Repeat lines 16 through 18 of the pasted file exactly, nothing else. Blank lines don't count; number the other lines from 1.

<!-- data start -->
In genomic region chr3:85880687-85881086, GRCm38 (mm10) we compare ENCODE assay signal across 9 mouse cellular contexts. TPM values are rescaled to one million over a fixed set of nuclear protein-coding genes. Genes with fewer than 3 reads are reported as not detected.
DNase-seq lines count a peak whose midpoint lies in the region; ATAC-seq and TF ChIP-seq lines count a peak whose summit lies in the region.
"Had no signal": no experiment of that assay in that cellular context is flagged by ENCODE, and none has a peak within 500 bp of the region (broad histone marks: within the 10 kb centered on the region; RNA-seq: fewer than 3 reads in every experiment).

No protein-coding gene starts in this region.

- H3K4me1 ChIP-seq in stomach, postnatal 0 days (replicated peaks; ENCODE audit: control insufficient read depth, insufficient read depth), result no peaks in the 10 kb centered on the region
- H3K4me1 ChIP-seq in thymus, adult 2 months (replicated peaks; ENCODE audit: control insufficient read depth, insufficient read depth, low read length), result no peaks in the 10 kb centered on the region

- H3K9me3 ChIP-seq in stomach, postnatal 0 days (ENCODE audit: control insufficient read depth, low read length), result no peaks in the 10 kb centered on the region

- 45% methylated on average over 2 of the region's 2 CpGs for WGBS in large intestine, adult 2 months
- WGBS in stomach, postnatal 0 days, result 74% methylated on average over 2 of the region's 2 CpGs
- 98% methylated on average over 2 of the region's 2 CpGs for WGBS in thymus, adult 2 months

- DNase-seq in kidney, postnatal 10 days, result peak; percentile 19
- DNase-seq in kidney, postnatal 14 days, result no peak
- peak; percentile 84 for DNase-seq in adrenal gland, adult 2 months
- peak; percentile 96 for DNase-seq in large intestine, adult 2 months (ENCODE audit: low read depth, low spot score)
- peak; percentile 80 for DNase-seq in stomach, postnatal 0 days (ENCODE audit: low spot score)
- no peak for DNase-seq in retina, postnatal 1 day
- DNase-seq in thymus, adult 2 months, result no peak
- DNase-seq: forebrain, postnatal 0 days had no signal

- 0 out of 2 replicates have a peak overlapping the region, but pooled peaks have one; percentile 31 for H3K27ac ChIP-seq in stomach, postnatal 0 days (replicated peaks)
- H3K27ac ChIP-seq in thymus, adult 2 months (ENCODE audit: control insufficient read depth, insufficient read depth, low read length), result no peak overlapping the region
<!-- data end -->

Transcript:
- no peak for DNase-seq in retina, postnatal 1 day
- DNase-seq in thymus, adult 2 months, result no peak
- DNase-seq: forebrain, postnatal 0 days had no signal